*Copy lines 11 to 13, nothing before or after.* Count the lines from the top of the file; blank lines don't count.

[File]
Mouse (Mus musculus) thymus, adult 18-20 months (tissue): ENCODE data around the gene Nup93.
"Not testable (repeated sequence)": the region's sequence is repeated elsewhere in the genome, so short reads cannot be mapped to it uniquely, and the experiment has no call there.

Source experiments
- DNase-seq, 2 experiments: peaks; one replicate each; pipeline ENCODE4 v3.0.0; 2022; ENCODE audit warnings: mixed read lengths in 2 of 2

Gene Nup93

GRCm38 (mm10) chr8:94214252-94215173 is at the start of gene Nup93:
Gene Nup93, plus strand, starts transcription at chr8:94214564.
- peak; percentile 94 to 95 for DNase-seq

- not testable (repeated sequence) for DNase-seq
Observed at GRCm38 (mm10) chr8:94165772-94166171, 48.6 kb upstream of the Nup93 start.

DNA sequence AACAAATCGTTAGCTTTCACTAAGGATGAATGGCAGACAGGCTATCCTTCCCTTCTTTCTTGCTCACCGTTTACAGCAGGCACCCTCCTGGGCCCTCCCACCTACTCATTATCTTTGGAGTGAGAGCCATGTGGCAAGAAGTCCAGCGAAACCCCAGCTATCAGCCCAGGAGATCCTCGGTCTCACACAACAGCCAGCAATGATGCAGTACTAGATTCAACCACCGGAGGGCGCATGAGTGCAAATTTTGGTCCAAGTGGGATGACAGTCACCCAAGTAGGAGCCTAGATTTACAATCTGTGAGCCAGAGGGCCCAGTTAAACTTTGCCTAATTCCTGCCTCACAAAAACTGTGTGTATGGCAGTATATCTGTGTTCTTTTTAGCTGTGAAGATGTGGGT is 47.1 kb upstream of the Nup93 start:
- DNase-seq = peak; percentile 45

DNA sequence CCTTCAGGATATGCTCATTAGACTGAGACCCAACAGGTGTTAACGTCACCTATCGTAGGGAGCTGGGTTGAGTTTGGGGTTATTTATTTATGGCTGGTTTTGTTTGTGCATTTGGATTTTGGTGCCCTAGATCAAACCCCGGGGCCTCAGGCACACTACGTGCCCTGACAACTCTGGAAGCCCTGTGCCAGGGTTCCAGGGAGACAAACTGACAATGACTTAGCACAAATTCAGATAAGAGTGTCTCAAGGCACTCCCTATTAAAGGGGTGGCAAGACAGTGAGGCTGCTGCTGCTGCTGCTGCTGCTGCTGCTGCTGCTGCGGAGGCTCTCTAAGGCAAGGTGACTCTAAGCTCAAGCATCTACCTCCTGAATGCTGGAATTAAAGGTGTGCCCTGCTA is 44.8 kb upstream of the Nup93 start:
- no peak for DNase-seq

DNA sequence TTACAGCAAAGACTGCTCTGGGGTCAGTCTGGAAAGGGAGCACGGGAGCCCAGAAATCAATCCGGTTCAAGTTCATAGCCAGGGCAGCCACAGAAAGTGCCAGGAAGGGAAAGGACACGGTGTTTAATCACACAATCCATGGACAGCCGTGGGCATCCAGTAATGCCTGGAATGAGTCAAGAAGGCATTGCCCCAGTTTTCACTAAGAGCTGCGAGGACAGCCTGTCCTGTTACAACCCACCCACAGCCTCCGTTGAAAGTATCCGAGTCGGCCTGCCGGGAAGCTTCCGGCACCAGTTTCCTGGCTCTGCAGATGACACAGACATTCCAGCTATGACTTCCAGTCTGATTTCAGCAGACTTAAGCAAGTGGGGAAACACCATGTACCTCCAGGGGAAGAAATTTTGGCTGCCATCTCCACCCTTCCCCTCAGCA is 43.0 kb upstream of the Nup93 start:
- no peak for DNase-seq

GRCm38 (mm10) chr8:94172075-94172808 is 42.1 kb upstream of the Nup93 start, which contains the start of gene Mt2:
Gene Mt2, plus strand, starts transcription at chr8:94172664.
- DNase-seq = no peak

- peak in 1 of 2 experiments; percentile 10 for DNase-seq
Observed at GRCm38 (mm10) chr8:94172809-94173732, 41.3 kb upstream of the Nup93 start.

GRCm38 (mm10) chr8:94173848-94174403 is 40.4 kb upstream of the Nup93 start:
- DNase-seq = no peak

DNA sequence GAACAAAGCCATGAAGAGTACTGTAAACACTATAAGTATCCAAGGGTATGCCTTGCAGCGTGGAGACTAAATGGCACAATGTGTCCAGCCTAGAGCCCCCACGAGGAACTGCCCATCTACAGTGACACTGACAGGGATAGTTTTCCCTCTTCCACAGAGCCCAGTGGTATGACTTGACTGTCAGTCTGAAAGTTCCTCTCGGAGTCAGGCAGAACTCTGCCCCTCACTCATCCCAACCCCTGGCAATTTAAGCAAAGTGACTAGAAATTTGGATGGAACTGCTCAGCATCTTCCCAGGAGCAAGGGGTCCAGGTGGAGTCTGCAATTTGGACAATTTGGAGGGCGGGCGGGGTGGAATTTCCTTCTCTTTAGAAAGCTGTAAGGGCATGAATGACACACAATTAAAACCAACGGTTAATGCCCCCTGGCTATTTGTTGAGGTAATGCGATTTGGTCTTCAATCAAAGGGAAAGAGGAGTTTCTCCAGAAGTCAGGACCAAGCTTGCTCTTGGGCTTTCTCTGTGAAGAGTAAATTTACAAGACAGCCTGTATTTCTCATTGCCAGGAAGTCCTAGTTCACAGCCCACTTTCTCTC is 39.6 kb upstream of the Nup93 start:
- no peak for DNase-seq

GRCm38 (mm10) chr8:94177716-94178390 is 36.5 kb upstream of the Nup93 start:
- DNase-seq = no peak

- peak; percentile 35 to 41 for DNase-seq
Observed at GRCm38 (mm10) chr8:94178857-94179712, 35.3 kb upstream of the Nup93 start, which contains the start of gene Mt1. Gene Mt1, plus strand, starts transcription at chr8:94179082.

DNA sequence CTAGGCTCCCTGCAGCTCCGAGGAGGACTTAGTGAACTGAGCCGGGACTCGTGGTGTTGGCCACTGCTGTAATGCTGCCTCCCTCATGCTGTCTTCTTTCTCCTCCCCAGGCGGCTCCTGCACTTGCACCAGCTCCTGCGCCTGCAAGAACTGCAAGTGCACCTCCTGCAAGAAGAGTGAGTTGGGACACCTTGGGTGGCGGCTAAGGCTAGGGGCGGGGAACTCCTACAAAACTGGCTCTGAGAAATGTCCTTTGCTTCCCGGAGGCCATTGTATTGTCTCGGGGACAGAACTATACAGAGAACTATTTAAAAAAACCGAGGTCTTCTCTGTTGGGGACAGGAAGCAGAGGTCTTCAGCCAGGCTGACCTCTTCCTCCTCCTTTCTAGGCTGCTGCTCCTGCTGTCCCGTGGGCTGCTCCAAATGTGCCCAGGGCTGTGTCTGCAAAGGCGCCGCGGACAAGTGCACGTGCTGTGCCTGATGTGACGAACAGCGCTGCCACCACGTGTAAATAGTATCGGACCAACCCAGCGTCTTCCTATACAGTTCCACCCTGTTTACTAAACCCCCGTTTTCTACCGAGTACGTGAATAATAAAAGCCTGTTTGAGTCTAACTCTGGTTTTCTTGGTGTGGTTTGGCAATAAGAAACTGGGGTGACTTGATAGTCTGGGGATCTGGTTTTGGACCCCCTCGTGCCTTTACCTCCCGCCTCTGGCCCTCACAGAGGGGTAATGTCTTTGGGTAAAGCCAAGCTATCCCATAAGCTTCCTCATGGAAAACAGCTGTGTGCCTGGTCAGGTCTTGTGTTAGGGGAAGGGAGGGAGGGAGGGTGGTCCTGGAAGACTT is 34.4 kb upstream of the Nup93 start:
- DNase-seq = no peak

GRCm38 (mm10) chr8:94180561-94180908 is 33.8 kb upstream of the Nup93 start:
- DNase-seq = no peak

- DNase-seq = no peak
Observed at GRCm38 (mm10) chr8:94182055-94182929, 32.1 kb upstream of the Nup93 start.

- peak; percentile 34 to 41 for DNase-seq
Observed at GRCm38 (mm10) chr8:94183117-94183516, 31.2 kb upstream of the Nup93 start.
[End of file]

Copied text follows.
DNA sequence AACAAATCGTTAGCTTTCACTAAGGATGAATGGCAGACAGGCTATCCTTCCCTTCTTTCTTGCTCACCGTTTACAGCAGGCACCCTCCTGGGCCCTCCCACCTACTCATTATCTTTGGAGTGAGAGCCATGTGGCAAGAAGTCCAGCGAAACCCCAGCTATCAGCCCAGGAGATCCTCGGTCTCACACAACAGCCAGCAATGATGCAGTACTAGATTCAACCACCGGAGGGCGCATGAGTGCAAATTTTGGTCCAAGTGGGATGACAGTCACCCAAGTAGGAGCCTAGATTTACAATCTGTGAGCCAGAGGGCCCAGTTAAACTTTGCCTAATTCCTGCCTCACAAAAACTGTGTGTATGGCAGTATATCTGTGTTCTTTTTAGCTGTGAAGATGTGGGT is 47.1 kb upstream of the Nup93 start:
- DNase-seq = peak; percentile 45

DNA sequence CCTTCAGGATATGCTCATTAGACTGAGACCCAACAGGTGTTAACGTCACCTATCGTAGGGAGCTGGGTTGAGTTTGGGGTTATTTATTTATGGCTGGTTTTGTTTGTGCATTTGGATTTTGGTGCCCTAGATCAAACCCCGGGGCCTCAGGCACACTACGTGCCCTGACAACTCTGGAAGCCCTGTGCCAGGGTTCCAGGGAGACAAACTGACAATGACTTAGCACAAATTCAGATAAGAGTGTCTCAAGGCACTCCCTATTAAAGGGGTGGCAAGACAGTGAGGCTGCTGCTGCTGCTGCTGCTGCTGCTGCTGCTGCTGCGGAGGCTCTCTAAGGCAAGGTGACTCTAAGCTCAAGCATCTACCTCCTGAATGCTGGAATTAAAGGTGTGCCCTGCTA is 44.8 kb upstream of the Nup93 start: